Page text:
The shortage of doctors in remote, rural and regional Australian communities is a longstanding health policy challenge. It is the main reason why almost 3000 overseas‐trained doctors enter the labour force annually1 — a similar number to the domestic graduate output of Australian medical schools.2 Most overseas‐trained doctors end up practising in major cities; 75% of all registered overseas‐trained doctors in clinical practice in 2021 were metropolitan based, with major cities also accounting for 76% of the growth in overseas‐trained doctors over the 2015–2021 period.3 In effect, rurally targeted recruitment of overseas‐trained doctors compounds the problem of geographic maldistribution that it is meant to solve. Achieving a substantial pipeline of Australian‐trained graduates who will willingly pursue regional careers as general practitioners, rural generalists and non‐GP specialists is therefore a first order policy priority.
What it takes
The evidence on what influences medical graduates to pursue non‐metropolitan careers has been accumulating over several decades.4 The best understanding is that a systems approach is required — an alchemy that combines the various factors known to enhance rural career choice.5 Putting aside remuneration and other incentives, a systems design in medical training must consider the full pathway from medical school applications through to GP and non‐GP specialist careers.4,6
Medical students who have a rural background are more likely to pursue rural careers than their metropolitan counterparts.4 However, not all students with a rural background will practise in rural areas, nor should they be expected to. Likewise, we cannot assume that all students with a city background are not keen to practise rurally. Strategies that can influence medical graduates to practise rurally include locating medical programs outside of major cities and aligning pathways for graduates with rurally based general practice training.6 While teasing out individual contributions of other elements of rural program design is difficult, interventions that are common to the programs that have the most success include substantial rural clinical exposure, longitudinal integrated clerkships, a rurally rich curriculum, rural health student clubs, rural teachers, rural clinical mentors, and rural social networks.4,6 Quality rural experience is also vital, as positive learner experiences are fundamental to driving rural interest.7
Australia has a strong record of investment in rural training, which has both applied and contributed to the evidence. This includes long term funding for regional health professional training through rural clinical schools and university departments of rural health.8 Under current arrangements, a quarter of all domestic medical students undertake at least one year of clinical training in rural and regional locations, with other students having access to shorter rural terms. Participating universities are required to admit at least 25% of their students from rural backgrounds and support rural health student clubs. The positive impacts of programs run by rural clinical schools and university departments of rural health are well documented.8 Encouragingly, domestic graduates accounted for 72% of the 4645 net growth in regionally practising clinician numbers over the period 2015 to 2021.3 Rural career interest among medical graduates is substantial, with 39% indicating a preference to work outside of a capital city.2 While it would seem evident that those graduates should be supported into regional postgraduate training, there are few resources in place to facilitate this. It is largely left to the wit of individuals to navigate the complex, city‐centric and large hospital‐oriented graduate training system. Much of the rural interest among graduates therefore goes unrealised.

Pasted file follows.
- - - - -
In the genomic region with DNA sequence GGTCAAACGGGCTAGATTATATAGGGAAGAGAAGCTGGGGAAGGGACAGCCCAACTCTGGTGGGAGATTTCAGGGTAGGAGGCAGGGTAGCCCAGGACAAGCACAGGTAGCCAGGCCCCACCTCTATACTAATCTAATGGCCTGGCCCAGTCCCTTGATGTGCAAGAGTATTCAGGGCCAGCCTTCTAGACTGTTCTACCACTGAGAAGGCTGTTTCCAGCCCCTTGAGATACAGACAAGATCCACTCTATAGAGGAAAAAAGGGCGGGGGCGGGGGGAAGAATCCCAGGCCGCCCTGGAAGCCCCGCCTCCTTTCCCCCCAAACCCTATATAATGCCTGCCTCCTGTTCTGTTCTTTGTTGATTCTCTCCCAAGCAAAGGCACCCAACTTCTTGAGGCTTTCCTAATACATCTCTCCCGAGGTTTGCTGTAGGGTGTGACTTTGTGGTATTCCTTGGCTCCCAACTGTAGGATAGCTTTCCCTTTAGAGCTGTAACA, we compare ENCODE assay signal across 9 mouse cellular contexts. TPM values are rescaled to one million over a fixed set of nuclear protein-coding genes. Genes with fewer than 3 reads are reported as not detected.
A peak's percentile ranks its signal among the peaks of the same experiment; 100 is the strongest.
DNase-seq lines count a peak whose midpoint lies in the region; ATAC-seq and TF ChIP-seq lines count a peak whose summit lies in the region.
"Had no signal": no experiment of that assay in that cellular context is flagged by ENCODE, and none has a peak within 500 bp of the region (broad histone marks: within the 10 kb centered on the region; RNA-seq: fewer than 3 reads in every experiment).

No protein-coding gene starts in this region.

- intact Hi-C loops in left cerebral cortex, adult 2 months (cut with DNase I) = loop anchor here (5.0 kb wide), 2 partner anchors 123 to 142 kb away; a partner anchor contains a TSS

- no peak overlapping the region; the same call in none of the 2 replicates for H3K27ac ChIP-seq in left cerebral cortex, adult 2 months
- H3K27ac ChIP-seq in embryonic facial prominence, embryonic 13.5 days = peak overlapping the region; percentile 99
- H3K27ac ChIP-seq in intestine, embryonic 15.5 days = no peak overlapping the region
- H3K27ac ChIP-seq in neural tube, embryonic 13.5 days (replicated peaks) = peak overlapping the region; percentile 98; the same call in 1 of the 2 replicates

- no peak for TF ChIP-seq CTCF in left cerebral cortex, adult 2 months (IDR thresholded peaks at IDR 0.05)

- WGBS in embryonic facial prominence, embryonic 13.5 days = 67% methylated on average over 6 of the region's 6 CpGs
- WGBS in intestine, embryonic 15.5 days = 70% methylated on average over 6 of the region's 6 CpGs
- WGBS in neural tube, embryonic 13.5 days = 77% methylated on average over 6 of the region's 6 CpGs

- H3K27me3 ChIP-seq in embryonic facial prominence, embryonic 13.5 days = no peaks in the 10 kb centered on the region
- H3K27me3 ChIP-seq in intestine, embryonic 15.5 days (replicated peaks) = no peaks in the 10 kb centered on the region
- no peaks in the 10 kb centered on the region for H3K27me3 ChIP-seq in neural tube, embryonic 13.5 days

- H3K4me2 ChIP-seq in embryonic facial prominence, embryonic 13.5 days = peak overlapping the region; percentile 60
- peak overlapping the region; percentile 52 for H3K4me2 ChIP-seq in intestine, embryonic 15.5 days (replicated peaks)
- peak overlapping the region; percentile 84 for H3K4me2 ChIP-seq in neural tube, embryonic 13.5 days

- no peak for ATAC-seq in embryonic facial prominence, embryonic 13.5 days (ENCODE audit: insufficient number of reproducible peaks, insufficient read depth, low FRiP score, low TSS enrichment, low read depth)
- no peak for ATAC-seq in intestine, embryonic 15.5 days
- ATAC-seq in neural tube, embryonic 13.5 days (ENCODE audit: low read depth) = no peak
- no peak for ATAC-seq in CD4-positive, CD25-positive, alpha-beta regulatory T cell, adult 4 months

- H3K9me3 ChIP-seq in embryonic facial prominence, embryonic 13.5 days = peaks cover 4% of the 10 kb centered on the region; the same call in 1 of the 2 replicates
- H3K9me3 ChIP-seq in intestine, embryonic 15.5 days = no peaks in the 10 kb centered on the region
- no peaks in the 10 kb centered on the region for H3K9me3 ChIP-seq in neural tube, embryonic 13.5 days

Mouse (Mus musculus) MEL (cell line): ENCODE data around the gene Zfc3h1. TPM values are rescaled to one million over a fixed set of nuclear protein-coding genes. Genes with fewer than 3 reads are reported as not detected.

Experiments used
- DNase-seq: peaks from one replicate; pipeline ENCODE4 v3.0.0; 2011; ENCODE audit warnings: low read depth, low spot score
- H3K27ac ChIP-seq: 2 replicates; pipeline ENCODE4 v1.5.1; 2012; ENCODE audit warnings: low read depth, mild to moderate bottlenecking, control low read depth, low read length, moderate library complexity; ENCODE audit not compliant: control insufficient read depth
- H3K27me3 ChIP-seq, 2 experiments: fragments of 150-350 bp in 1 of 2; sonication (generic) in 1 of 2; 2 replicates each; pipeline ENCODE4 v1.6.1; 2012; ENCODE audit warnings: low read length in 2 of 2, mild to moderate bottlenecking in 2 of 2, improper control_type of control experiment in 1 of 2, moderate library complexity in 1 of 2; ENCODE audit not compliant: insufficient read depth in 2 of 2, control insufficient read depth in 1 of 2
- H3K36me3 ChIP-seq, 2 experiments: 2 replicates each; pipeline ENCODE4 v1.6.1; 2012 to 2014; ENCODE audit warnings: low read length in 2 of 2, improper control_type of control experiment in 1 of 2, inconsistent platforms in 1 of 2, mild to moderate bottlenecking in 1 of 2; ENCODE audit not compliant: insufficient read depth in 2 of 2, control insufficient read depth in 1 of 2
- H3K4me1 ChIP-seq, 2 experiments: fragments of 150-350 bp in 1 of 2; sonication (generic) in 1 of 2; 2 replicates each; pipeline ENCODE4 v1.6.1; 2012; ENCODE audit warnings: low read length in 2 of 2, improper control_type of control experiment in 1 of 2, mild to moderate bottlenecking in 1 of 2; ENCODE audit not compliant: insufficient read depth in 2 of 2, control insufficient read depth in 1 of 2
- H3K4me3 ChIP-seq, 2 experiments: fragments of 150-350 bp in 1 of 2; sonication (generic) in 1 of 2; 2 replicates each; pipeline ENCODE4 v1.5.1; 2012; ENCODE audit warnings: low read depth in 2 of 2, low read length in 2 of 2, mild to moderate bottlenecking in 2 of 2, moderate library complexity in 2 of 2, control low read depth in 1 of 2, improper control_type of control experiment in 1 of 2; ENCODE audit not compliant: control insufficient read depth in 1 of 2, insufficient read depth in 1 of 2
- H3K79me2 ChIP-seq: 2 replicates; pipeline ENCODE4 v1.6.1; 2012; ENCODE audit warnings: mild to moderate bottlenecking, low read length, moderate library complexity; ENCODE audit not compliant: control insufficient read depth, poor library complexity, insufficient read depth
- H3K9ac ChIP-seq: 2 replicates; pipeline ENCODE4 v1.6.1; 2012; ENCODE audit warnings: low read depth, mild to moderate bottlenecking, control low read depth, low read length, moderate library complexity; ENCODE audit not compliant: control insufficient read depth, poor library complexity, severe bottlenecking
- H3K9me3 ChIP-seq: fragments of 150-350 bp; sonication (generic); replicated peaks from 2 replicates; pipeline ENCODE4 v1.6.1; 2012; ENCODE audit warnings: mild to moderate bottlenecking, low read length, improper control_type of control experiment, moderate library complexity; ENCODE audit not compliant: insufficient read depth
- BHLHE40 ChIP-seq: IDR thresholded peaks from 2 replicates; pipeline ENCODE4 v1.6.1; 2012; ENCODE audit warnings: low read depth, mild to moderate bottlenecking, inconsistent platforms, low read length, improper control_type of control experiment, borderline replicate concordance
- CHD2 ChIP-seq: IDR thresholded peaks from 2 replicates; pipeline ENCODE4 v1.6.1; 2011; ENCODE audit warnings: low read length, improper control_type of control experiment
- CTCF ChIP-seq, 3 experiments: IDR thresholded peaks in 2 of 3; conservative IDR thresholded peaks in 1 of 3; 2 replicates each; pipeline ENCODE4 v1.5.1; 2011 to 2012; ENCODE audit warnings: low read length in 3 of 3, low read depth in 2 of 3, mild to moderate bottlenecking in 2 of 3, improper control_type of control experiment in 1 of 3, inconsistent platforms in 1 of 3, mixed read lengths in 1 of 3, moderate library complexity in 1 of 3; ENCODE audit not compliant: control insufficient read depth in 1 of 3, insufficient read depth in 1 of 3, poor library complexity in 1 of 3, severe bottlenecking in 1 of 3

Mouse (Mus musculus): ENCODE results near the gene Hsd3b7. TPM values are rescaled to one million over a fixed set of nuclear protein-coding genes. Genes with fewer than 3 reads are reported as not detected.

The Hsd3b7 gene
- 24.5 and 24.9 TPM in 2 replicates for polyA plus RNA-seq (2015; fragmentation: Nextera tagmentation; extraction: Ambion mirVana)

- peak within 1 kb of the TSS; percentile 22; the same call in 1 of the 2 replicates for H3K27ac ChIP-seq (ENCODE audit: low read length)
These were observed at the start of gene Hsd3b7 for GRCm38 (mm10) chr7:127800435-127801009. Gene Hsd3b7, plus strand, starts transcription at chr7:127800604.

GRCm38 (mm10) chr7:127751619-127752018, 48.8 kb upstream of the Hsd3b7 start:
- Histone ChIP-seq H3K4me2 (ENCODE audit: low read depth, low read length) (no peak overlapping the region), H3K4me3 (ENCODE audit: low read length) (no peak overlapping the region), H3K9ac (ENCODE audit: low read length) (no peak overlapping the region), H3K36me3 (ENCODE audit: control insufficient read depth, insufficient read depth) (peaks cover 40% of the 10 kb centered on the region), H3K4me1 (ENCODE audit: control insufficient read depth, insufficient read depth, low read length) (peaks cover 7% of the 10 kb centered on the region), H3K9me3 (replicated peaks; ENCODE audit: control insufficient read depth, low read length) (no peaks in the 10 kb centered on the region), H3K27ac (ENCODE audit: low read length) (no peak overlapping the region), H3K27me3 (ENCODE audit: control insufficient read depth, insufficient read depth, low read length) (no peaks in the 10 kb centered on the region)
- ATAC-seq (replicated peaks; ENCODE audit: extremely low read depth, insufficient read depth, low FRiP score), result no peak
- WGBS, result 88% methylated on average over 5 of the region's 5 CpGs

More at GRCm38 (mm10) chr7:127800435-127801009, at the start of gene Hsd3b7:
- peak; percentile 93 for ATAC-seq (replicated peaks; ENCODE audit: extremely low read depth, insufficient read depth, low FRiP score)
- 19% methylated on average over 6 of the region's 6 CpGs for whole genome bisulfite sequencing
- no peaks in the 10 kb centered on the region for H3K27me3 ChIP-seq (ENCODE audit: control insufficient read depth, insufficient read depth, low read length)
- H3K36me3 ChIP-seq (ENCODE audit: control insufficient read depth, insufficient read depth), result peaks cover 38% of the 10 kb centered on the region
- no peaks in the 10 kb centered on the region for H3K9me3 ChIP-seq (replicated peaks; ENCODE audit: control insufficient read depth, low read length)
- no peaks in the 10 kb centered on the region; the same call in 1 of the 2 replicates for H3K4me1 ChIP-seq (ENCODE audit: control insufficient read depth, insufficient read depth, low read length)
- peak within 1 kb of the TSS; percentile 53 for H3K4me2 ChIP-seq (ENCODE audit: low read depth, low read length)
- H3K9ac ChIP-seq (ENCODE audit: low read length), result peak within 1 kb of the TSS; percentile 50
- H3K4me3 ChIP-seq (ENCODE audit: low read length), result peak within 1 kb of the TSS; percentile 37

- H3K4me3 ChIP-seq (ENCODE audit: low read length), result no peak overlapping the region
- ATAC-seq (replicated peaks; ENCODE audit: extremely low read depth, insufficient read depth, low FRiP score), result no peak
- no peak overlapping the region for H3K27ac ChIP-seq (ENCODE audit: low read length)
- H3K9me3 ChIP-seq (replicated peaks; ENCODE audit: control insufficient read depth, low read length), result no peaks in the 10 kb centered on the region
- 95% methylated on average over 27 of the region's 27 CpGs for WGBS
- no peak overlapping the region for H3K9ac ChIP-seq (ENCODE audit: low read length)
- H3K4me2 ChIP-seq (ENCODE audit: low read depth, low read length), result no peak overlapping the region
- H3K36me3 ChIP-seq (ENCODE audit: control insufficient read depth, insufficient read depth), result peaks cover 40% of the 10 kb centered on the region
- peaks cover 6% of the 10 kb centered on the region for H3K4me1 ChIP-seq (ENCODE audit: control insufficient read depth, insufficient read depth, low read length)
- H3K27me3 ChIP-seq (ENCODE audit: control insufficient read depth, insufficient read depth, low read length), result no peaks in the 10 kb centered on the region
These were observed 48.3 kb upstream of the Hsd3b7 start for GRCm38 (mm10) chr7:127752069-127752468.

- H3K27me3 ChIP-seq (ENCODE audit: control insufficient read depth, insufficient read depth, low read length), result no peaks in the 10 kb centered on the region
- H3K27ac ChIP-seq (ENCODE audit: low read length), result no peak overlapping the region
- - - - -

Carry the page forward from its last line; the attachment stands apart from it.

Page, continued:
To bridge this continuity gap in regional training, various programs have been devised, albeit on a somewhat piecemeal basis. These include: Australian Government funding for supplementary specialist training posts in regional and private hospitals9; a stipulation that half the trainees in the Australian General Practice Training Program undertake their training outside of major cities10; and opportunities for a subset of junior doctors to gain rural general practice experience in addition to hospital rotations.11 In addition, the need for a more comprehensive approach to the regional medical training continuum is increasingly being recognised. Since 2017, the capacity of rural clinical schools to support medical training beyond graduation has been supplemented via the Regional Training Hubs program, with the aims of understanding and responding to regional needs, building regional capacity, and supporting students and graduates to do regional training and pursue regional careers.8 Despite modest resources and it being early days, this approach appears sound.8 A key challenge, however, is that while Regional Training Hubs are an Australian Government initiative, it is the state and territory governments that are primarily responsible for junior doctor training, non‐GP specialist training and hospital‐based components of general practice training through the public hospital system.8 A stronger collaborative model is therefore needed.